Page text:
Yeah, the 8/16-bit micros totally were just used for gaming, and basically were pointless console wannabes. In a parallel universe that is, not the one we inhabit. In which  that "uncle", plus countless other people used micros for productivity, various hobbies and as a gateway into coding, gfx/fx design, and hardware modding, with vast libraries of "serious" books and mags to accompany them. Trying to portray these people as a "tiny segment" is at best uninformed, because literally everybody I knew tried to do something more than just gaming with their micros, even if it was just writing silly BASIC programs.


Sure.  I had a TRS-80 and wrote BASIC programs on it.  Did the same thing with an A8 and a C64.  We had Apple IIs in school, and when we weren't playing Oregon Trail, which was almost all the time, we learned typing and DOS.  I had the books.  We all know somebody who had the books.  And for every one of those guys, there were 10 other guys who twiddled around enough to write a Russian Roulette program and then let the books collect dust while they played games on it.  If you want to count that, fine.  My dad used to use his Sega CD as a CD player and an encyclopedia.  Doesn't mean the "multi-media" CD consoles of the 90s weren't used mostly for gaming, to the extent anyone used them at all.

We're on an Atari forum in 2021, man.  This is a self-selecting group who is going to be a little atypical, and yes, a small minority, though I admit to being US-centric in my perception.  Obviously, there were computer hobbyists in the 80s.  Obviously, they represented a bigger share of the user base than they do now, but we're still talking about a small subset of an already small subset.  

 

3 hours ago, zzip said:

I remember Bill Wilkenson of OSS saying the XEGS was great for programming on because the wired keyboard could rest on your lap.   You can eat that booger now :)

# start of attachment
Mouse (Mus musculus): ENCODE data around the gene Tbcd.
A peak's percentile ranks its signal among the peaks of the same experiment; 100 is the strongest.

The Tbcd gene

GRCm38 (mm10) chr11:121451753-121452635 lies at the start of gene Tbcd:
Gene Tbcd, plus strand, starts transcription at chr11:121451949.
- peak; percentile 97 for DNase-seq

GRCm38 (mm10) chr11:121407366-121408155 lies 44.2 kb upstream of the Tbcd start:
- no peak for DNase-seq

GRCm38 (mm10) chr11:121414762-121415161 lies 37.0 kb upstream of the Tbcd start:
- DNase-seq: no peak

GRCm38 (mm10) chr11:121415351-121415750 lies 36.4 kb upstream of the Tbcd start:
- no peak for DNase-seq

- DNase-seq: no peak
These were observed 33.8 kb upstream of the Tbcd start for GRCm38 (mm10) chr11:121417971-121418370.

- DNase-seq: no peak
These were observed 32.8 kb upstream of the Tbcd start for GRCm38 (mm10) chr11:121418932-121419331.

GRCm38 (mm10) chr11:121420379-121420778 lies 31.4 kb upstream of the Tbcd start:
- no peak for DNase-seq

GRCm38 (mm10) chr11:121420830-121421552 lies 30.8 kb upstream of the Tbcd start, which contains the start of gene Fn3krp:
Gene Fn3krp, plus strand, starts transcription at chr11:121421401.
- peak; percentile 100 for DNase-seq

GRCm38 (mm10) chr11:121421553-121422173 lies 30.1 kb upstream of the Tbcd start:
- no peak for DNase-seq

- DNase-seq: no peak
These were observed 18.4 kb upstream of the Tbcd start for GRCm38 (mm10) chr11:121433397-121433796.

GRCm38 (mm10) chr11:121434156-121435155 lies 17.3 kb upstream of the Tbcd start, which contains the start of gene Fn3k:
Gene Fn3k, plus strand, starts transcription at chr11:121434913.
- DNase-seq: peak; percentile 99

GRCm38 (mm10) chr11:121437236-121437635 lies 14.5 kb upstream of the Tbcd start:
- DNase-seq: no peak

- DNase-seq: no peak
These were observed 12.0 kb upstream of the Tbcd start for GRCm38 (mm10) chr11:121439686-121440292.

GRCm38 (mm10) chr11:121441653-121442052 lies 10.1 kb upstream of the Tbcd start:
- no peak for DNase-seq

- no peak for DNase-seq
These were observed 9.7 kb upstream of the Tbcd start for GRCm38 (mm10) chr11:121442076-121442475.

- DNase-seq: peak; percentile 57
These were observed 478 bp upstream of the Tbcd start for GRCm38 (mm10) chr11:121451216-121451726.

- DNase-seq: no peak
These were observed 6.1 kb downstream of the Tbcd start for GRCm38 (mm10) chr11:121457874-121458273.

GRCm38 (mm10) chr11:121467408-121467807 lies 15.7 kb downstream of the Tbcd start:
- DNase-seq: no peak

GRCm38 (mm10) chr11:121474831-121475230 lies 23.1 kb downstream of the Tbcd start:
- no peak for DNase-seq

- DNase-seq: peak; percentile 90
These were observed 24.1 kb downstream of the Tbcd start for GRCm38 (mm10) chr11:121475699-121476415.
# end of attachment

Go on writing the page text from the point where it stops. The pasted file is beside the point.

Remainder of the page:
Never heard of him, and frankly, he sounds made-up.  Who actually liked the XE or ST keyboards?  Only some made-up person.  That is, unless you, the person reading this right now did, in which case, make sure to tell me that not fully 100% of users disliked it.  
 

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Posted (edited)
1 hour ago, MrTrust said:

Never heard of him, and frankly, he sounds made-up.  Who actually liked the XE or ST keyboards?  Only some made-up person.  That is, unless you, the person reading this right now did, in which case, make sure to tell me that not fully 100% of users disliked it. 

Oh definitely not made up!   He created Atari Basic,  Basic XL, Basic XE,  Action! and a bunch of other tools,  plus he wrote a monthly column in Compute magazine about Atari computers.    Since he programmed Atari software for a living, it only made sense that he would like a better keyboard experience.

 

3 hours ago, slx said:

"They" was the techies around Jay Miner and @JDecuir. Apparently Warner sales had a a different take on it. Looking back it is very hard to tell if the US (or the world) was ready for a high-end console at a price a bit below the 400 but I tend to believe it would have sold, if not in the same numbers as the VCS.

I think the mistake was underestimating the VCS shelf life, if they had taken a year or two longer to develop it,  by the time the world was ready for a VCS successor, they could have had something more current than 1979 tech.

 

2 hours ago, pacman000 said:

Was it bad for Atari Corp to essentially compete against themselves? Could the XE or 7800 have made a bigger dent in the market if Atari had invested more into development? Which do you think had a better chance? If you could turn back time, take over Atari, & invest more into consoles, what would you do?

if I have the benefit of knowing what I know now--

1. Keep the 5200 alive, release new controllers, better games & slimmer models.  killing this off in just over a year in favor of the 7800 just angered some of their most loyal fans.

2. 7800 as we know it would be a no-go.    I'd have GCC refine the tech for an eventual 5200 replacement, no sooner than 1986.   The eventual console should have 7800-like sprite capability.  A MUCH better sound chip.   320w mode with more colors (160w won't cut it by this point),  more RAM and improved cartridge capabilities.

3. XEGS - I understand this was mostly for the UK market.   If my Atari had such a thing, I'd restrict it to the countries that wanted it and not release it in markets where it competes against my enhanced version of the 7800

4. What's more important than hardware is to have the right games.  I would put more focus on that than Atari did post-84